Andrew Greatorex At dawn, there was the neolithic agricultural revolution. Much later there was the industrial revolution. Slightly later still, the digital revolution came. With dusk, comes the machine learning revolution. Historically, dusk triggered caution in diurnal creatures like humans. And as the metaphor suggests, caution here should be respected.
Every major revolution marks a profound shift in society, often gutting historical economic and social norms to set up new precedents for a new era. In the face of such changes, public policy must adapt or face harsh economic truths.
The agricultural revolution, considered by many as the birth of modern humanity, was the transition from a hunter-gatherer lifestyle to one of agriculture, which would set the scene for societies to exist in built-up villages and towns, thereby providing the basis for division of labour, trading economies and early hierarchical and political structures. Whether this has been overall beneficial to humanity is debated — are we any happier today than we were when we were hunter-gatherers? (read Sapiens by Yuval Noah Harari). At any rate, the revolution changed humanity forever.
The industrial revolution powered industry through the transition of hand production to machinery, which meant that things could be produced exponentially more efficiently. Goods, news and people were all able to travel faster. Almost every aspect of daily life was changed. Average income and population began grow rapidly, as did standard of living. Importantly, the job market underwent a massive shift as machines took more and more jobs. Just as horses employed to carry cargo were gradually replaced by the car, and Turing’s Bombe machine replaced human decoders during the war, the industrial revolution brought machinery which put downward pressure on those in low skilled jobs. While innovation may be disruptive to jobs in the short term, in the long term there has often been little negative impact on the job market as a whole, since with innovation comes new opportunities for job creation. A similar story happened during the digital revolution, which proliferated the use of digital electronics in communication technology and computing.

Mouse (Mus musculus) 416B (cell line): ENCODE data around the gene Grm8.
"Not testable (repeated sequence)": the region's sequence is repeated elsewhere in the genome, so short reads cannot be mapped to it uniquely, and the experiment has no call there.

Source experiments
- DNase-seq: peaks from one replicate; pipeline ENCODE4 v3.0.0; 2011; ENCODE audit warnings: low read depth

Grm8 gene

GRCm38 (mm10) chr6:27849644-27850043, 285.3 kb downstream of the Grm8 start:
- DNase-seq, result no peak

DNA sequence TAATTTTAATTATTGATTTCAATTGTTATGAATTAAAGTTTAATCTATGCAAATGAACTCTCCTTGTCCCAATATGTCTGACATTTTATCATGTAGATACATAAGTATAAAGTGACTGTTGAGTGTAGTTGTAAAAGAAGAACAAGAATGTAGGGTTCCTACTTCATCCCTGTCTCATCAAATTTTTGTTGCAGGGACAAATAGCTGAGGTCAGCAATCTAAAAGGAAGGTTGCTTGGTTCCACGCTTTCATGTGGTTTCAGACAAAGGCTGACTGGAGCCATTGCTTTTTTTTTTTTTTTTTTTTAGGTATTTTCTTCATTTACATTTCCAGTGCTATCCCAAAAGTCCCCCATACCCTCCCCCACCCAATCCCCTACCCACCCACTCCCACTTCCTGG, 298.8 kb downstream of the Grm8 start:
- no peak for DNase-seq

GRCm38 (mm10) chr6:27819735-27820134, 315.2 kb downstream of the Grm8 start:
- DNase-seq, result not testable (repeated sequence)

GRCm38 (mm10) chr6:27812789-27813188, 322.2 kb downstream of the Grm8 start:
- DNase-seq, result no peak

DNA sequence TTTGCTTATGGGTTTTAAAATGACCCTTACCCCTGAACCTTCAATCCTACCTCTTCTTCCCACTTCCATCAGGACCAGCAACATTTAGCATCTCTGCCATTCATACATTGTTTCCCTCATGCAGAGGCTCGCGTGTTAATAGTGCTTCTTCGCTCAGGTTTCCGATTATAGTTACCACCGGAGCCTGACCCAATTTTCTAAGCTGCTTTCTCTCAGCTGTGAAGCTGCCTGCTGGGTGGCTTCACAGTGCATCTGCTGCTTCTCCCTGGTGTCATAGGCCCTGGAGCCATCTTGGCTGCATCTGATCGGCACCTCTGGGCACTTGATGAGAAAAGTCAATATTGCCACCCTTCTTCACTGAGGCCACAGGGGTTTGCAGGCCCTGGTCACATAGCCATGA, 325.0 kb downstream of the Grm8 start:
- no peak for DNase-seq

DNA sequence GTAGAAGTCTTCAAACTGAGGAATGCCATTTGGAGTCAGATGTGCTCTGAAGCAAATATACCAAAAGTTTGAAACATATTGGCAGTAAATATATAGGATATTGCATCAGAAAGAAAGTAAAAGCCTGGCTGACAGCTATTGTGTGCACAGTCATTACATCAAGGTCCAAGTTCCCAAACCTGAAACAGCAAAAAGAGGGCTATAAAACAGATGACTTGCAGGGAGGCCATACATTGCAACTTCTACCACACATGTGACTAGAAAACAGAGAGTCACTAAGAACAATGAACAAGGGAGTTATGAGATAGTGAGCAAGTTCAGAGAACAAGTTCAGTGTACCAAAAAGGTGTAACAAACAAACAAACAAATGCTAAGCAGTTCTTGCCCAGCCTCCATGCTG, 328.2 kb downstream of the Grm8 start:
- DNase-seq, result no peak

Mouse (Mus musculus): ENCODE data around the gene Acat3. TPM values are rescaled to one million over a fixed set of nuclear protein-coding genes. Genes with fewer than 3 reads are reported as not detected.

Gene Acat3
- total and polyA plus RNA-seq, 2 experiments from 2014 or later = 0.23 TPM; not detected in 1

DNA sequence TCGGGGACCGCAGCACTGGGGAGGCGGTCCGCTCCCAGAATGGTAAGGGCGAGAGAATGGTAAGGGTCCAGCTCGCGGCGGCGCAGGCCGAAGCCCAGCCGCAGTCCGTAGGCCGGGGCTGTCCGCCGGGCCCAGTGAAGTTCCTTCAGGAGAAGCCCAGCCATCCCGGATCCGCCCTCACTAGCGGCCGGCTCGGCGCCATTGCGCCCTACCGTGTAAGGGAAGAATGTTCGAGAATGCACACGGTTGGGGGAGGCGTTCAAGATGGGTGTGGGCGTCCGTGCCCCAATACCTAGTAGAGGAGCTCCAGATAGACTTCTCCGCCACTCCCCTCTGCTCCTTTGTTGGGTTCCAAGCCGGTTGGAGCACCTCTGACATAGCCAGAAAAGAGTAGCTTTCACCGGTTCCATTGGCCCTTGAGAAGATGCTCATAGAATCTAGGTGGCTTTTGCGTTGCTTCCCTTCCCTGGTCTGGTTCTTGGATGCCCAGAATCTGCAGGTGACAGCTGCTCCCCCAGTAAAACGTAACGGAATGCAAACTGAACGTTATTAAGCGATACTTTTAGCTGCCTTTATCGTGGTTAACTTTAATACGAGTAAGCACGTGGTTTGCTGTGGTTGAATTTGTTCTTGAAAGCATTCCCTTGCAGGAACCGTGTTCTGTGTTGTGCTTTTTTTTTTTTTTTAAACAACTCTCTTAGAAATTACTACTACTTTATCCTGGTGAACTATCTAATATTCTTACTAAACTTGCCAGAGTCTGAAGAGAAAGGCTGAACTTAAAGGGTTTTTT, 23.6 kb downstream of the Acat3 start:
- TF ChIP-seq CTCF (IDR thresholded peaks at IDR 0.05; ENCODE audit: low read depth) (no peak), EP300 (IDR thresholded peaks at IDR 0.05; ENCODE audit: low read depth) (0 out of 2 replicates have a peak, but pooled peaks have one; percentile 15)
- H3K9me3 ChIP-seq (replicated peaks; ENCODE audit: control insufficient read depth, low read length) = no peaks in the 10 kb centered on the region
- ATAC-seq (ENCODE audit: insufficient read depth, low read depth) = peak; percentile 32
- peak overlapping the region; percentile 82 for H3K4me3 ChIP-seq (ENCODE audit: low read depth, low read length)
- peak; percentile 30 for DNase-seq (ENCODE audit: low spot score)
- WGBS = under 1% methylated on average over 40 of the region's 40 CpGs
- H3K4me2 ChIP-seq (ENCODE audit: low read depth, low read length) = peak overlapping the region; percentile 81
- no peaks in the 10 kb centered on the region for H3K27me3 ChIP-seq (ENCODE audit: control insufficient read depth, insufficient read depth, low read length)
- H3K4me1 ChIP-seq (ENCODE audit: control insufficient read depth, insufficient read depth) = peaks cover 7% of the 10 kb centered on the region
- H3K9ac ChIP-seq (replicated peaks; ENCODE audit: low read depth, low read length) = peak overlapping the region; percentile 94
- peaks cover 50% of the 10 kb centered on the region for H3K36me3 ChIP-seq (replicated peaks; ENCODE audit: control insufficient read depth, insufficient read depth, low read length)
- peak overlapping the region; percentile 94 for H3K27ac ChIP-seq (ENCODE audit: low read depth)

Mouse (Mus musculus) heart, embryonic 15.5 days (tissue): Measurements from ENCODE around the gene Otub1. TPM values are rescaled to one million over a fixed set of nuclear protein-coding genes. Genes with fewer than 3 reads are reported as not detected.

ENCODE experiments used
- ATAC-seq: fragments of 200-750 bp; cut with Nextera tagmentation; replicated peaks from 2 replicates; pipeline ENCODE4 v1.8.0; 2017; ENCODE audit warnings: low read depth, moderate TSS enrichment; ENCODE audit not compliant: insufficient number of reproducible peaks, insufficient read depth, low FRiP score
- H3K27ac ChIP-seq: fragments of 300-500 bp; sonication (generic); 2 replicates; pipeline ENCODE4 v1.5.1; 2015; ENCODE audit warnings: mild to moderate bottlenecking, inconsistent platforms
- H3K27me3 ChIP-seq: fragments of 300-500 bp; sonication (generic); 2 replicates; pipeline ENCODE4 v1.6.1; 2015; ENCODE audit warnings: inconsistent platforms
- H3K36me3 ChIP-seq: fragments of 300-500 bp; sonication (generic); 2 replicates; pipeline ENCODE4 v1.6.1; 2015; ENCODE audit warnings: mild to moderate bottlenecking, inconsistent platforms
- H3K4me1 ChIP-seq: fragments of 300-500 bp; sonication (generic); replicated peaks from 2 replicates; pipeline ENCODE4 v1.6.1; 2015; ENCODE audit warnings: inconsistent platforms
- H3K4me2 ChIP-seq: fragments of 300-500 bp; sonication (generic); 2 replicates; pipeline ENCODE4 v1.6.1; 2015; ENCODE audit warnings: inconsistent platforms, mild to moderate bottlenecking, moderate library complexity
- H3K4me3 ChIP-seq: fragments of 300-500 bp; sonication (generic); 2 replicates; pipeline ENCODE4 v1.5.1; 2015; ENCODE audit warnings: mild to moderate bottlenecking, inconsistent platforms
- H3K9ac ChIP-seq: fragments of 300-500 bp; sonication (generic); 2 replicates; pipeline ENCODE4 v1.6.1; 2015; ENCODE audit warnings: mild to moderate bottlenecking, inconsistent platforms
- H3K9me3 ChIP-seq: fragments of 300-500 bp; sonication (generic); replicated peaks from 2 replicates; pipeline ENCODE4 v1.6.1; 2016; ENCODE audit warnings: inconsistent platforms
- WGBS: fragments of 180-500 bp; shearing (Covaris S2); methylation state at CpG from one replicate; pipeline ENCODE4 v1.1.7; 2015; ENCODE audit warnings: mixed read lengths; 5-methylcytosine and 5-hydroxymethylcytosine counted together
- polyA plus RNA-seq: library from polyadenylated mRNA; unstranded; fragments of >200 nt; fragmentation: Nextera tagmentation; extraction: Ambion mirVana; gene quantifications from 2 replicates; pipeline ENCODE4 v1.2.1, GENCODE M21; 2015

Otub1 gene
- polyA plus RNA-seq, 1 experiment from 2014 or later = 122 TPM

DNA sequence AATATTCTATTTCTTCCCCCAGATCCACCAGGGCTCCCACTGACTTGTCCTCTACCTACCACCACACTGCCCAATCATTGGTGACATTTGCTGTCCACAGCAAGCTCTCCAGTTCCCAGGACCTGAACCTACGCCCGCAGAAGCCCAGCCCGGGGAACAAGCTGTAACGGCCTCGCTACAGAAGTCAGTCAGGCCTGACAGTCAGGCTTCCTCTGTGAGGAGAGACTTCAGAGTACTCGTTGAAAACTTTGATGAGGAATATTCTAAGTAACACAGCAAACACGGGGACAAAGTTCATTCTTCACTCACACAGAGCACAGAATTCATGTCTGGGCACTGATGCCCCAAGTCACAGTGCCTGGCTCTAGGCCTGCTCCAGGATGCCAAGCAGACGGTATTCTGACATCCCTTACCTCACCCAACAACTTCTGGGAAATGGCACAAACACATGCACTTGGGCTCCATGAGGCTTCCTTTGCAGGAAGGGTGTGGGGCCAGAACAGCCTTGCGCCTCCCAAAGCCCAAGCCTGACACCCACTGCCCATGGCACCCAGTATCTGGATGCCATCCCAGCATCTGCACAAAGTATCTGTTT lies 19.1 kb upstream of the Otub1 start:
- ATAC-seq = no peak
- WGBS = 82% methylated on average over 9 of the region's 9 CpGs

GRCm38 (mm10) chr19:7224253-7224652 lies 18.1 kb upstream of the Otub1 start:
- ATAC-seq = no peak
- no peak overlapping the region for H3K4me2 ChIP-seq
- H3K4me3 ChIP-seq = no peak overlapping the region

The forthcoming machine learning revolution may be different. While ML technologies will provide unparalleled opportunities for business and society, it also poses a great threat to their job safety. Unemployment in the UK is at its lowest rate since 1975, but as (1) automation techniques continue to improve and (2) we continue to build ML models capable of doing medium to high skilled work in a fraction of the cost and time of humans, we will see this figure increase. And that’s just the difference. In previous revolutions, it was low skilled and repetitive blue collar jobs that were being replaced. And while the industrial revolution took place over a 50 year period and the job market had sufficient time to adjust, we are in the midst of an exponential transition in the creation and adoption of new technologies capable of dismantling the current employment model and displacing skilled professions in a short space of time.
The trend is inevitable and cannot be stopped (not that that’s necessarily a bad thing). Where we have fewer people who are employable, we must ask how we can deliver the benefits of an economy that effectively is beginning to run itself to those displaced workers.
At present, there are a few promising ideas in this area. The first is a concept known as “flexicurity” . Flexicurity is an integrated strategy to simultaneously enhance the flexibility and security of the labour market, hence its name. Healthcare, education and housing assistance would be provided to all, whether or not they are formally employed. But wait, wouldn’t this require some sort of magical money tree? In today’s age, it seems naive, but as more aspects of the economic model become automated, we may very well find a magical money tree to fund such projects. The main difficulty then becomes, will it be possible to fairly distribute the wealth created by machines or will they remain in the hands of the owners of production? Future public policy should reflect and prioritise this issue, for obvious reasons of growing wealth inequality. As well as flexicurity, we must mandate a guaranteed universal income. More focus should be placed on STEM education so that it can evolve faster to match the pace of innovation in order to develop a motivated workforce who are better equipped to hold down jobs.
So, how will people spend their time if traditional jobs are displaced? Will we have a generation of bohemian creatives who paint and sculpt and write music and poetry? Humans by nature require some sort of purpose, whether in the future that translates to creative or cultural pursuits or mass volunteering or something else only time will tell. Taking steps now in anticipation of the impending change is paramount, and will help people adapt to new economic realities.
Source: Towards Data Science